26 April 2006

Tulip




Photos by Ritsumei, all rights reserved

My neighbor has some beautiful flowers - hopefully I will soon too! In the mean time, I can't help but admire their garden.

02 April 2006

On Immigration

Been thinking about immigration recently. More particularly, with all the ruckus about illegals I've been thinking about that. I wish they'd send them back to where they came from, and that the illegals would either stay home or come here the right way. Folks seem to forget that illegal immigration is a crime.

One of my favorite books (The Sword of Truth by Terry Goodkind) often says that you should think of the solution, not the problem. I've been thinking of the problem: all the illegal immigrants that we have, and the burdens that they place on the schools, on welfare, on pretty much all the social services available here in the US, financed largely by the (legal) taxpayer. Most of the illegal immigrants that I'm aware of are Mexican. Makes sense, when you consider that the Newsweek says that 70% of the illegals are Mexican. For the most part, I'm not impressed with them. A few have been hard working, wonderful people. But most of those that we've met (though not all) have been legal.

[Updated 11 Sep 2008 to add: I can no longer recommend this book. Later books in the Sword of Truth series are decidedly anti-religion.]

We've had neighbors who were illegal (at least, that's the conclusion that I came to when the one panicked because he thought there were police coming). They were not pleasant neighbors. Also, my husband speaks fluent Spanish, and some of the things that he's overheard them saying about Americans when they think that he can't understand... "Stupid gringo" "We're going to take what we want from this country and not pay for it." "We're going to get on welfare and stay there, because if I don't have to work and these people are going to support me, all the better." "It's OK to lie, just not to 'our own' people." Among the young ones, "Why work when I can sell drugs?" Some things he wouldn't even repeat to me.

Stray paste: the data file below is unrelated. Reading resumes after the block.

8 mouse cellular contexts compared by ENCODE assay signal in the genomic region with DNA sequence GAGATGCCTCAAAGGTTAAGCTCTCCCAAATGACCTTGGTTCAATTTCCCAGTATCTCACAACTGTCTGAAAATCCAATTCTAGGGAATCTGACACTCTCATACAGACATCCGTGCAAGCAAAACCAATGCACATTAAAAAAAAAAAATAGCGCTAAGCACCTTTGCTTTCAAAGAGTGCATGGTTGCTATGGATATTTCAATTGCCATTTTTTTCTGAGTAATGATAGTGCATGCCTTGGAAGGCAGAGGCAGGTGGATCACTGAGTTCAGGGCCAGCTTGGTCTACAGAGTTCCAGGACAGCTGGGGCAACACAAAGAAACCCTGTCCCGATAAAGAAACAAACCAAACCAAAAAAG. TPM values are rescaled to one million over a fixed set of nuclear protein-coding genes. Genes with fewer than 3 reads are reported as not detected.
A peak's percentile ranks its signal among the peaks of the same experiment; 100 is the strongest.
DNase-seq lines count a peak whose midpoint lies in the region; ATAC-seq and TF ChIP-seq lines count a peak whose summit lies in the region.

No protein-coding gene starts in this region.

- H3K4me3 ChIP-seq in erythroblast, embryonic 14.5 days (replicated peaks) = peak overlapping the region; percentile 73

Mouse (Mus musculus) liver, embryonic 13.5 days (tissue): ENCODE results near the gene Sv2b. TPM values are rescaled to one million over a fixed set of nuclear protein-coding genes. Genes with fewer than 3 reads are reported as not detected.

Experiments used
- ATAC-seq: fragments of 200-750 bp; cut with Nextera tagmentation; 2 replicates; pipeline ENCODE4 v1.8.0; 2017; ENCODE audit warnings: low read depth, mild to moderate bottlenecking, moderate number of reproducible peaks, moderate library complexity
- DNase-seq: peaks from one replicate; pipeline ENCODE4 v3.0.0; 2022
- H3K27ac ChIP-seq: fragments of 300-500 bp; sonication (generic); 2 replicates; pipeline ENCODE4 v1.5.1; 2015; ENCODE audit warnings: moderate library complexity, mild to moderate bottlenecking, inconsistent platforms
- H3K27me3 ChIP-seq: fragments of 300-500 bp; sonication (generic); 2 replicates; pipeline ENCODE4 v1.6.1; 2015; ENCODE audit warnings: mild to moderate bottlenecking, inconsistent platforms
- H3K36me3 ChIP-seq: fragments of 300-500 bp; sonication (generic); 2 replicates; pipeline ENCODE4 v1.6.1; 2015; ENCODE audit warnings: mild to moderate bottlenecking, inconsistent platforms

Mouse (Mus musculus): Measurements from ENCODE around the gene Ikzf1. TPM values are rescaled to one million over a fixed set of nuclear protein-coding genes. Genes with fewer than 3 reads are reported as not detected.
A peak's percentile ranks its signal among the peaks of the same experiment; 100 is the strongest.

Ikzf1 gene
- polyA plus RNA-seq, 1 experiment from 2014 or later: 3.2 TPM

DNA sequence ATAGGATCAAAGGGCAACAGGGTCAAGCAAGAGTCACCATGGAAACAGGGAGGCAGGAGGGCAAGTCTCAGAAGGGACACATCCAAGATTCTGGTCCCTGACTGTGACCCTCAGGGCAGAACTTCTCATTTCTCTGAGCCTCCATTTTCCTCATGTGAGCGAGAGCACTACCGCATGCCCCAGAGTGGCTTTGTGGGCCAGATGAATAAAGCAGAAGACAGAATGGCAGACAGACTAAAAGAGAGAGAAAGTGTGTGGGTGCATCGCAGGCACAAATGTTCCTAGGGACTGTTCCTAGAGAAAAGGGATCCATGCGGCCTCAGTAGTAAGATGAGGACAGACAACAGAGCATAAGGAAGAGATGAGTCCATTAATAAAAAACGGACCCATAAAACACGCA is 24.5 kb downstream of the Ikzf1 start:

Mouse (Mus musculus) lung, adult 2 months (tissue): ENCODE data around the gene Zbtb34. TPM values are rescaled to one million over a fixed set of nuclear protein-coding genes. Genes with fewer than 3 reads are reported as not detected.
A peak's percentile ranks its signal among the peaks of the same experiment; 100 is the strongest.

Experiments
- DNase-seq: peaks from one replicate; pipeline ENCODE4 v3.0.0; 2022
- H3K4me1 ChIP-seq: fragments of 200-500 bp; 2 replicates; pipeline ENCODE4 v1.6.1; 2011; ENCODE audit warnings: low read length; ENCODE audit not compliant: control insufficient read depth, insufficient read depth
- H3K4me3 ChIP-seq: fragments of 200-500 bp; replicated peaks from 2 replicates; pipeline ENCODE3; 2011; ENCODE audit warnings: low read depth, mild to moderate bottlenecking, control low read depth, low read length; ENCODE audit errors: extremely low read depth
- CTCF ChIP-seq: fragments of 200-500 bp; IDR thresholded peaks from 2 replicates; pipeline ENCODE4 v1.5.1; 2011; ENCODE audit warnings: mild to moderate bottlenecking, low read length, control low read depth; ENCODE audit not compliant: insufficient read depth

Don't get me wrong - I don't have anything against immigrants! My own ancestors were once poor immigrants from England, Scotland, Denmark, Norway, and Sweden. They came and had to deal with the same problems of discrimination, a new language, climate, customs, the whole package. In addition, most of them joined a wildly unpopular church and were driven from the USA with the rest of the Mormons, which is something that I don't believe happened to any other group of people. But there is one big difference between my ancestors and the immigrants I'm thinking about today: so far as I know (and I've done some research here), they came legally. I have no problem with folks coming to America - that's something this country has always allowed, and I think it's probably a good thing.

But I do wish that if they're going to immigrate they would come here legally, that they would learn the language: English, and that they would make this their home. That is precisely what I would expect to do if I was going to another country. In fact, even if I didn't plan to immigrate, just to stay for a while for a job (like so many of the illegals do) I'd still plan to learn as much of the language as possible as quickly as possible. And I wouldn't even think of doing it without some kind of visa or work permit. It seems only fair to be willing to do what I expect of others. Not to mention that it's more practical to expect that I will have to conform to the new "normal" in whatever place that I chose to go to, rather than expecting them to accommodate me much if any.

So, with the elections coming up, the issue of immigration seems to be coming up more and more too. This afternoon, I'm doing some reading and thinking about it.

Newsweek: To Become an American
"The income gap between the United States and Mexico is the largest between any two contiguous countries in the world," writes Stanford historian David Kennedy. ... Tighter border control is an excellent idea, but to work it will have to be coupled with some recognition of the laws of supply and demand - that is, it will have to include expansion of the legal-immigrant pool."

This article got me thinking in some different directions than what I had previously. While I had recognized the difference between life in the US and Mexico - at least as much as you can without ever visiting Mexico, much less seeing the true extent of the poverty you hear about there - I never considered it as a supply and demand problem. I like the idea of expanding the legal-immigrant pool, as the article suggests. Clearly, there is demand for the type of labor that these immigrants represent. Make it possible, even easy to be here legally as workers. After all, it seems clear that we need the workers. All over the nation you see hear Spanish. Even here in Wisconsin there are loads of Mexicans. There is demand for the workers, so we need to arrange things so that it's possible for them to come legally. And then make it unpleasant to be here illegally.